Secco-Bertani has been in continuous production for over 150 years and is rightly extolled as the "grandfather" of ripasso-technique Veronese wines. With the classic ripasso process, grape must is left to rest for a few days in spring on freshly drawn lees from Bertani's Recioto Amarone wine. Launched in the late 1850s, Secco-Bertani was in all likelihood the first ripasso Valpolicella to earn a substantial following outside its native Italy.
Bertani is headquartered at the palatial neo-classical Villa Novare north of Verona in Italy's Veneto region. One of northeast Italy's most prestigious wine producers, Bertani owns all its own vineyards from which it produces an array of estate-grown wines. Founded in 1857, this family-owned estate has enjoyed a reputation for quality from the start. Bertani Amarone is justly celebrated as a standard bearer for its category.
Delicate, characteristic of mature wine, with scents of spices and nuts.
Dry, well balanced with a pleasing hint of bitterness in its lingering finish.
Located near Verona in the province of Veneto in northeast Italy, Casa Vinicola Bertani is one of the region's most important and influential wine producers. Bertani produces a full spectrum of the classic wines of the Veneto and has enjoyed a reputation for quality from the start.
Bertani was founded in 1857 by brothers Gaetano and Giovan Battista Bertani. Prosperous wine merchants who believed that quality winemaking held the key to the future, the Bertanis invested their funds in buying some of the finest vineyards in the province and making their own wines. Consequently, unlike most other local producers, Bertani owns its own vineyards and so is able to oversee the entire winemaking cycle from start to finish.
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Located in Northeast Italy, near the Austrian border, and one of the three regions making up the Tre-Venezie, Veneto is most famous for its city of love, Venice. In the wine world, Veneto is the top volume producer in the north of Italy. Production includes lovely spritzy Proseccos (also the grape name), as well as the easy-drinking white wine of Soave (made from the white grape, Garganega) and the red wine of Amarone.
The wine of Soave is most common white wine made here. Occasionally you can find an exceptional Soave, but for the most part the wine is easy-drinking and refreshingly pleasant. For the reds, the most popular are Amarone and Valpolicella – both made primarily from the good structured Corvina grape. While Amarone is always made in the recioto method (drying out the grapes to intensify the flavor), Valpolicella has a few different levels. Amarone is made from very ripe grapes, which are then dried and then pressed, producing an opulent, concentrated, full-bodied wine that has a distinctive and powerful taste that stays with you. Not for the lighter fare meal, this wine is almost port-like and delicious with cheese and/or dessert. Valpolicella can also be made in the recioto method, but it's more often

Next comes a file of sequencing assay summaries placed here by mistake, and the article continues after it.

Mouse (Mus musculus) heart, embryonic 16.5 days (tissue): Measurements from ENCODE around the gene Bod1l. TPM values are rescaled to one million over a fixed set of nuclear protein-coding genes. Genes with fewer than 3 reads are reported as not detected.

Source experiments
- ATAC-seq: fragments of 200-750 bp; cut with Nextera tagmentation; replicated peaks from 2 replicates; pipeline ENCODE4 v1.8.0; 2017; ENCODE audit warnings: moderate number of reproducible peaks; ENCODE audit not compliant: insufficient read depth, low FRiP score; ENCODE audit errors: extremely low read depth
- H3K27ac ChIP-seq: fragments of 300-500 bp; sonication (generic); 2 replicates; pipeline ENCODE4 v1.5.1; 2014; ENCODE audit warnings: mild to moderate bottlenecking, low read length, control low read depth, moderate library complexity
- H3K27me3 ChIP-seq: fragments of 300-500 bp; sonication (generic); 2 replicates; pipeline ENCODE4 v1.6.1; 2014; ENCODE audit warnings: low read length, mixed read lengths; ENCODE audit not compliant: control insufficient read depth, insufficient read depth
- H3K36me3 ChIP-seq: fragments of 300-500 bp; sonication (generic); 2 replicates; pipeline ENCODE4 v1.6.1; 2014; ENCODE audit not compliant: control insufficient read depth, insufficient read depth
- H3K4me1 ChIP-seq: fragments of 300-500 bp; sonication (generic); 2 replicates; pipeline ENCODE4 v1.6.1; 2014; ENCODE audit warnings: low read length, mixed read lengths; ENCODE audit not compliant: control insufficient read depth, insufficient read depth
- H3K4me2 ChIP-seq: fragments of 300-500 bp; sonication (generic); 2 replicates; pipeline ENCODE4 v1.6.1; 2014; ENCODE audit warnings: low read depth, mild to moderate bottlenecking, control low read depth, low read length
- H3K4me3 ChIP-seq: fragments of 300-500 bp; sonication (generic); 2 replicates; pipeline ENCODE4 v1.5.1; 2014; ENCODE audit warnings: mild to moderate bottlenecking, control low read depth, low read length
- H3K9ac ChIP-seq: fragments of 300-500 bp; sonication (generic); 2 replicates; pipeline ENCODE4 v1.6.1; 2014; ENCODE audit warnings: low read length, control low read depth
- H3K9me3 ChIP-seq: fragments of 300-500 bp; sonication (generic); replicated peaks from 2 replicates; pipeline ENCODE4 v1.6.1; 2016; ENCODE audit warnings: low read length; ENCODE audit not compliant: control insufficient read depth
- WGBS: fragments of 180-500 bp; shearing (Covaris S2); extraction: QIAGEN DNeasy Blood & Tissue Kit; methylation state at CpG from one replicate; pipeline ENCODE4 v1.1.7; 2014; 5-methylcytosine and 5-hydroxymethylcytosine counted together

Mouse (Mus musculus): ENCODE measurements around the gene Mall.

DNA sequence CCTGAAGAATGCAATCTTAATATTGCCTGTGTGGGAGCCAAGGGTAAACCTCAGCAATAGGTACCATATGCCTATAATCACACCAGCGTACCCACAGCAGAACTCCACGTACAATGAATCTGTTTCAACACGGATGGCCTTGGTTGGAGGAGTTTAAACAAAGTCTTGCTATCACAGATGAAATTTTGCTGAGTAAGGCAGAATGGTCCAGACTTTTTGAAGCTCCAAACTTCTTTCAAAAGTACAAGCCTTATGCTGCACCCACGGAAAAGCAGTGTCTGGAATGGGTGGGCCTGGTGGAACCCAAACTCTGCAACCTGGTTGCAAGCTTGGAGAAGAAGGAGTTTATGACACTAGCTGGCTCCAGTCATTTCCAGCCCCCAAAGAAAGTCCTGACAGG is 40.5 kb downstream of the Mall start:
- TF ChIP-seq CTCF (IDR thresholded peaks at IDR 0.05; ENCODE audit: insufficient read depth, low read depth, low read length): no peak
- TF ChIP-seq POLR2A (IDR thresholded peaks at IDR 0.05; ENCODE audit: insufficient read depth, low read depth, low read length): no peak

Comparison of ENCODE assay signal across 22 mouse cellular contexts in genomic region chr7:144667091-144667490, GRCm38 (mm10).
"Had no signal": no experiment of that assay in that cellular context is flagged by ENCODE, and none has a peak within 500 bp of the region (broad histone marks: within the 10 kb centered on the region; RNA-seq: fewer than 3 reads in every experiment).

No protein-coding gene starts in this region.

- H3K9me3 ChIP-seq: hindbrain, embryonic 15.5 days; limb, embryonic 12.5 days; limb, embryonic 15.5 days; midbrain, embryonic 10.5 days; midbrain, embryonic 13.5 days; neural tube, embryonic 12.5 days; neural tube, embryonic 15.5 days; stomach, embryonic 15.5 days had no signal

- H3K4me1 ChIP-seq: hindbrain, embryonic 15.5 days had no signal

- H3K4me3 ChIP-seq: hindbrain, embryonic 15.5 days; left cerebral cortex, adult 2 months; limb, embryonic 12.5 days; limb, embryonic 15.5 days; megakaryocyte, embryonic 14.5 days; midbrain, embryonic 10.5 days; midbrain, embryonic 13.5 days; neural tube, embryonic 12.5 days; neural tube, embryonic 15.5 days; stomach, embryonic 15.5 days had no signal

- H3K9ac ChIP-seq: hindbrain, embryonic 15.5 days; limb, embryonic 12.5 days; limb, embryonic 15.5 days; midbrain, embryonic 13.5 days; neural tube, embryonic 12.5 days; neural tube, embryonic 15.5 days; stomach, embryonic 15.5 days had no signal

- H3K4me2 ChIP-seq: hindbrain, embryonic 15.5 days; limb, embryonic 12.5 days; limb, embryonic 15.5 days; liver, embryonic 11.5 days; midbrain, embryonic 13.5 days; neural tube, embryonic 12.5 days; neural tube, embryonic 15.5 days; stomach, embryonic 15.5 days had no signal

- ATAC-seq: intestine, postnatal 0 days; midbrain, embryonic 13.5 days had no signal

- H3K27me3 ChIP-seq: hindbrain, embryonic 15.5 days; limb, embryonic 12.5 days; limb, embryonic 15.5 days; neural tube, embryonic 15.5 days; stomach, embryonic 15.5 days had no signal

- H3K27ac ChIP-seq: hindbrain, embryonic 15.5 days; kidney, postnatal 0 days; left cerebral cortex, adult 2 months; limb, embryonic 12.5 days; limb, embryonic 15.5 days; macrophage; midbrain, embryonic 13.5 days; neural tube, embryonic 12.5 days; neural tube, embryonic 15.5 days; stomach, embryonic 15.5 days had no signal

found in a dry style – the wine goes up in rank, from Valpolicella to Valpolicella Classico to Valpolicella Classico Superiore. And finally, the bubbly of Veneto – Prosecco. Made from the same-named grape, Prosecco is less fizzy than Champagne and occasionally has a slight sweetness. It's absolutely delicious as a value aperitif.
This country has about as many wines as its had governments. With 20 different regions, hundreds of DOCs and even more indigenous varieties, the amount of wine made in Italy is mind-boggling. Most of the juice, however, remains in the country for thirsty Italians. Wine is food in Italy and its rare that a meal is consumed without a glass
of vino. That said, it's not common to find many folks drinking wine without food either. In turn, it's a match, and a mighty good one at that. In fact, it's safe to say that Italian wine is a foodie wine – one that goes on the table for a myraid of meals.
Most wine ranges from 10-16% alcohol by volume. Some varietals tend to have higher (for example Zinfandel and Cabernet Sauvignon) or lower alcohol levels (Pinot Noir and many white varietals), but there is always some variation from producer to producer. Some wine falls outside of this range, for instance Port weighs in closer to 20%, while Muscat and Riesling are usually a bit below 10%.
Wine Style Guide
Light & Crisp
Light to medium bodied wines that are high in acid and light to medium fruit. Typically no oak.
Fruity & Smooth
Light to medium bodied wines with lots of juicy fruit, typically medium acid and medium oak.
Rich & Creamy
Full bodied wines that have typically undergone malo-lactic fermentation and/or spent time in oak.